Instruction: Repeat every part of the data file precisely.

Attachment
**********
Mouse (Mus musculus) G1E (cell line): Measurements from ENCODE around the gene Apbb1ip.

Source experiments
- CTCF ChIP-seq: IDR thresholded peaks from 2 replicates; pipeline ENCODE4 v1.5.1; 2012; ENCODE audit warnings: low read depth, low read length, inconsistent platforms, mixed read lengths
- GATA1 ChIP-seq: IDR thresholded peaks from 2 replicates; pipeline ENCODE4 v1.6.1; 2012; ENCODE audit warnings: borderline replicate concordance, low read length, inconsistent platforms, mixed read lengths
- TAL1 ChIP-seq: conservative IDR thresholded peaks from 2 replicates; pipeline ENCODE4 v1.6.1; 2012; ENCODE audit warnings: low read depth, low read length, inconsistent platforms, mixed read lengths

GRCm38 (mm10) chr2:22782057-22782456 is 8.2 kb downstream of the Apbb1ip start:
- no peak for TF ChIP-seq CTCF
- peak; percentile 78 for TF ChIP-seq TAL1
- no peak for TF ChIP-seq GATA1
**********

Mouse (Mus musculus) G1E (cell line): Measurements from ENCODE around the gene Apbb1ip.

Source experiments
- CTCF ChIP-seq: IDR thresholded peaks from 2 replicates; pipeline ENCODE4 v1.5.1; 2012; ENCODE audit warnings: low read depth, low read length, inconsistent platforms, mixed read lengths
- GATA1 ChIP-seq: IDR thresholded peaks from 2 replicates; pipeline ENCODE4 v1.6.1; 2012; ENCODE audit warnings: borderline replicate concordance, low read length, inconsistent platforms, mixed read lengths
- TAL1 ChIP-seq: conservative IDR thresholded peaks from 2 replicates; pipeline ENCODE4 v1.6.1; 2012; ENCODE audit warnings: low read depth, low read length, inconsistent platforms, mixed read lengths

GRCm38 (mm10) chr2:22782057-22782456 is 8.2 kb downstream of the Apbb1ip start:
- no peak for TF ChIP-seq CTCF
- peak; percentile 78 for TF ChIP-seq TAL1
- no peak for TF ChIP-seq GATA1